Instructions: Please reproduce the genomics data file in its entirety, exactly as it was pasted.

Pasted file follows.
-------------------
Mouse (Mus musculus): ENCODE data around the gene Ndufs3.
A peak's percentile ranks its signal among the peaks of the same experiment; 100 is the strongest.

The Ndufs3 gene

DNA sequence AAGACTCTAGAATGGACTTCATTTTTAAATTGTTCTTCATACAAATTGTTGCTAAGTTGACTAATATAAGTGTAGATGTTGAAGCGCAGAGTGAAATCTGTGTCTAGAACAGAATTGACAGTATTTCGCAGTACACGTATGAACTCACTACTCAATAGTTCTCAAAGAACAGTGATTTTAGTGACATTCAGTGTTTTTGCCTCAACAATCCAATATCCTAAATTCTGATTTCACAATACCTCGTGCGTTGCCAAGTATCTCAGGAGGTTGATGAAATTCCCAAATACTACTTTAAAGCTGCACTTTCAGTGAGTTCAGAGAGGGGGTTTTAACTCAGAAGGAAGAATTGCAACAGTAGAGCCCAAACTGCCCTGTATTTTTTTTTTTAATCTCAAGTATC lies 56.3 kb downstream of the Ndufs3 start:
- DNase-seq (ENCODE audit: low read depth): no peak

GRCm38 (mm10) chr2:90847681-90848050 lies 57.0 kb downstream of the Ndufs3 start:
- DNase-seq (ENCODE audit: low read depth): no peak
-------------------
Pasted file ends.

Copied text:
Mouse (Mus musculus): ENCODE data around the gene Ndufs3.
A peak's percentile ranks its signal among the peaks of the same experiment; 100 is the strongest.

The Ndufs3 gene

DNA sequence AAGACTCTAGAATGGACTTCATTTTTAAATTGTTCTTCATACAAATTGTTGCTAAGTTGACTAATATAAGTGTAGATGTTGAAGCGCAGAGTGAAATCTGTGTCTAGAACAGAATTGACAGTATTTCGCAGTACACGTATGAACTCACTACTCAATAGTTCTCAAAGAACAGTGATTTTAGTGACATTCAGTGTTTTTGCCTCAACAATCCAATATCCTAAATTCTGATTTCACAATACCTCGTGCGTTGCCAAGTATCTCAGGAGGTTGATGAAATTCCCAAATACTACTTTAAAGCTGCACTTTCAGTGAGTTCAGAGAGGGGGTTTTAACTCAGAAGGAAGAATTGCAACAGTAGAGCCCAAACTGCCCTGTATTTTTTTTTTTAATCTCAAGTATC lies 56.3 kb downstream of the Ndufs3 start:
- DNase-seq (ENCODE audit: low read depth): no peak

GRCm38 (mm10) chr2:90847681-90848050 lies 57.0 kb downstream of the Ndufs3 start:
- DNase-seq (ENCODE audit: low read depth): no peak